And he assured: “It’s a kind of lifestyle which, like hip hop and country, among others, has its own sound, its fashion, its dance, its language, its philosophy, its cuisine, its images. and his attitude. The identity and value of the Jamaican brand is intrinsically linked to its music and culture. “
The birth of reggae
He appeared in the mid-1960s, as derived from ska, a musical genre born in Jamaica a decade earlier and which reached its peak in a few years with the fusion of the African-American music of the time, with specifically Caribbean popular rhythms, being also the precursor straight from rocksteady. It was also marked by the growing Rastafarian influence and belief in Jamaica.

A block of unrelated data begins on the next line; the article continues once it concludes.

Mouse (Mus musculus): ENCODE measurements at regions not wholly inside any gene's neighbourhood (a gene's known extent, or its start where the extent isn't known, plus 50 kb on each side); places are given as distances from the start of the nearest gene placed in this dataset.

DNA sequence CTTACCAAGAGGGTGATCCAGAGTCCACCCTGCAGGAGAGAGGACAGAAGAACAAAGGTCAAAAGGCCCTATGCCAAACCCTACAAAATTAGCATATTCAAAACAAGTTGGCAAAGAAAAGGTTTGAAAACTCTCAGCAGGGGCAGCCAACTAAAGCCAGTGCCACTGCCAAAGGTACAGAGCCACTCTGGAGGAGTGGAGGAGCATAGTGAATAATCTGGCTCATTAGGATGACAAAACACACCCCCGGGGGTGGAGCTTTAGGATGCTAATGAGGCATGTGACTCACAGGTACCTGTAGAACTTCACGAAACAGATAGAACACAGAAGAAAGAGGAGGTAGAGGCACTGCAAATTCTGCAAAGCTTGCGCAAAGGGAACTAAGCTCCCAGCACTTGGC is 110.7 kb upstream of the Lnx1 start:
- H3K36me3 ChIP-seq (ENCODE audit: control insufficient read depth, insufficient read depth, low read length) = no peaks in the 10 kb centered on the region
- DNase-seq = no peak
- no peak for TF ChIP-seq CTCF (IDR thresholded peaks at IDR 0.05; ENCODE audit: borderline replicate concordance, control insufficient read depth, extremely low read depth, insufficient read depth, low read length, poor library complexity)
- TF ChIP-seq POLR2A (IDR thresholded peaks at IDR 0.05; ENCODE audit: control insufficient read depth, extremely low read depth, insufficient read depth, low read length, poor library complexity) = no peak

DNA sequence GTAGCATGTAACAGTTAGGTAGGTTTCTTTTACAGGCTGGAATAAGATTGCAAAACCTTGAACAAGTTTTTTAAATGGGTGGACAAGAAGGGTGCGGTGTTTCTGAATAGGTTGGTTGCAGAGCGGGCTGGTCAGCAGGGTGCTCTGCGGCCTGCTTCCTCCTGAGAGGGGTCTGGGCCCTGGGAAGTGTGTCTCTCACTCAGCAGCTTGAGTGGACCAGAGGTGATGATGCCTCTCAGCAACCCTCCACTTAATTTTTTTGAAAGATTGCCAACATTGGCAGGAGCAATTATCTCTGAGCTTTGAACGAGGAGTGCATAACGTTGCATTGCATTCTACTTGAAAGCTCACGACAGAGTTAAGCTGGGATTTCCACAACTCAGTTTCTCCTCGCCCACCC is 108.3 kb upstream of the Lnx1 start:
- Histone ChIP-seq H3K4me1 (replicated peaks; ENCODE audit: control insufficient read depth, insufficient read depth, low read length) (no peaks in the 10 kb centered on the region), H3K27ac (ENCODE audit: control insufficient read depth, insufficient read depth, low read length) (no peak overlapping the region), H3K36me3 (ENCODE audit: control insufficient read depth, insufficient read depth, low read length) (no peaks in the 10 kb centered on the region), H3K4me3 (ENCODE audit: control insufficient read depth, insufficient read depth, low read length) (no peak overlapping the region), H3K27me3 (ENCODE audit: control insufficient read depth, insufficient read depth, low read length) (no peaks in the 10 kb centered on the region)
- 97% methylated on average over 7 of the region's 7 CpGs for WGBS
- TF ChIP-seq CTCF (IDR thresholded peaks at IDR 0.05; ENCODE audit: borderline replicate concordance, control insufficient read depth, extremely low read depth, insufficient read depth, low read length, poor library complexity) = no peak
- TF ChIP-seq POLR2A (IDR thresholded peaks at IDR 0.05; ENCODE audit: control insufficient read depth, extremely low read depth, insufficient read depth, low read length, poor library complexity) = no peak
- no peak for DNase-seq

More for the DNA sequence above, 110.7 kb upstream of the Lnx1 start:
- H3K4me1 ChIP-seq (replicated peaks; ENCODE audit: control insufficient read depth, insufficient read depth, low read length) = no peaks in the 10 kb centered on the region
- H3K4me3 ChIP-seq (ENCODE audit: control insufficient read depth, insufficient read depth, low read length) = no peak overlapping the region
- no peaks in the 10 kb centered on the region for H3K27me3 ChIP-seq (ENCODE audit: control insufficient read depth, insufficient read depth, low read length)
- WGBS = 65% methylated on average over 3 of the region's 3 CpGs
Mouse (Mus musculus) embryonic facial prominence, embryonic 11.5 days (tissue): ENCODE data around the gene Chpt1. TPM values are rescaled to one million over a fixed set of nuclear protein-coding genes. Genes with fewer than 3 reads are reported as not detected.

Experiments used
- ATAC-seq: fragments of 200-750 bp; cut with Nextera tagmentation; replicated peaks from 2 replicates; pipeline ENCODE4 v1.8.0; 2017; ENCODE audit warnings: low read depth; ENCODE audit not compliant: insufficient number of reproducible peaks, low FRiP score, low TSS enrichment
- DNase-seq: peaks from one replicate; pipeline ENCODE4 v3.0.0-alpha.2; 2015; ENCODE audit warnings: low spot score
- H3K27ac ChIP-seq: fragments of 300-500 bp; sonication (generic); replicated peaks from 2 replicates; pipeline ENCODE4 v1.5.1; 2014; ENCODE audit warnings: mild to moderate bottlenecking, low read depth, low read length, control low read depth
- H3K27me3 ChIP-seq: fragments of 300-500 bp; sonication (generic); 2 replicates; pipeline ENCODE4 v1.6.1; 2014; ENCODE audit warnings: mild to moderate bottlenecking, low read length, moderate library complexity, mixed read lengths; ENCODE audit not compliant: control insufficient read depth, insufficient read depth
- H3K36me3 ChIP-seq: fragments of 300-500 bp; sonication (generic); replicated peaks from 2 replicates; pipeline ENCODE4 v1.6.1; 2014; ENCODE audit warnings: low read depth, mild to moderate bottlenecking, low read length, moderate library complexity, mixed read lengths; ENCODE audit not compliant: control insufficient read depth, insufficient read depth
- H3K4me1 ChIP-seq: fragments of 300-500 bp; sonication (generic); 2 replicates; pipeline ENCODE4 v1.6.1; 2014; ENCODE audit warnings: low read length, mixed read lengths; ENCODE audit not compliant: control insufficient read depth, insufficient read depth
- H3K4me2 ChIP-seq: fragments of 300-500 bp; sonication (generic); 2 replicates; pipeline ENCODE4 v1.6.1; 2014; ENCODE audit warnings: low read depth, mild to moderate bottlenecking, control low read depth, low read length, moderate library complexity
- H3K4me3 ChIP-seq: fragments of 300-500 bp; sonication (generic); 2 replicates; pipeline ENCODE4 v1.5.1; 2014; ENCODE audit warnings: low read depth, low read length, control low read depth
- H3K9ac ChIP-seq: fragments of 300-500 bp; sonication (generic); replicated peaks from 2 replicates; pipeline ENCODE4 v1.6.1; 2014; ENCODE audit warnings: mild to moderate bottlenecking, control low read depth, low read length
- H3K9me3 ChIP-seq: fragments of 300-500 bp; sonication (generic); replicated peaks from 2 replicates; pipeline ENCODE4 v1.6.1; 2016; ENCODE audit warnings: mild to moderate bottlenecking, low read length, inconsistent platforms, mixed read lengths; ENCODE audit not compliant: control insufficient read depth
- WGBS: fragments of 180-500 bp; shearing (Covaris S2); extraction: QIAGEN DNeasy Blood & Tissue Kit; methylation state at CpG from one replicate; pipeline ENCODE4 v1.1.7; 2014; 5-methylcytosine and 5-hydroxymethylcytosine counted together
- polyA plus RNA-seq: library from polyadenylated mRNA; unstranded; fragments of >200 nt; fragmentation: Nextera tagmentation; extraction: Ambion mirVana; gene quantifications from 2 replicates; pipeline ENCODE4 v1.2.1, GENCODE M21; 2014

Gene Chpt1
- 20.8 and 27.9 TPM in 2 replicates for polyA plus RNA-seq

The first artists to play with this rhythm were Toots and the Maytals, with his song “Make reggayâ, 1966. Other interested personalities were Clancy Eccles, withâ Say What You’re Saying â(1967), and Lee “Scratch” Perry with “People Funny Boy” (1968). Also on the list appears “Long Shot Kick De Bucket”, one of the first recordings, released by the group The Pioneers.
They were undoubtedly the Wailers, a group formed by Bob Marley, Peter Tosh and Bunny Wailer who hoisted the reggae flag and took it to different parts of the world. The first of them is a prominent figure who took Jamaican culture to the top and popularized this music with his personality and strong social message.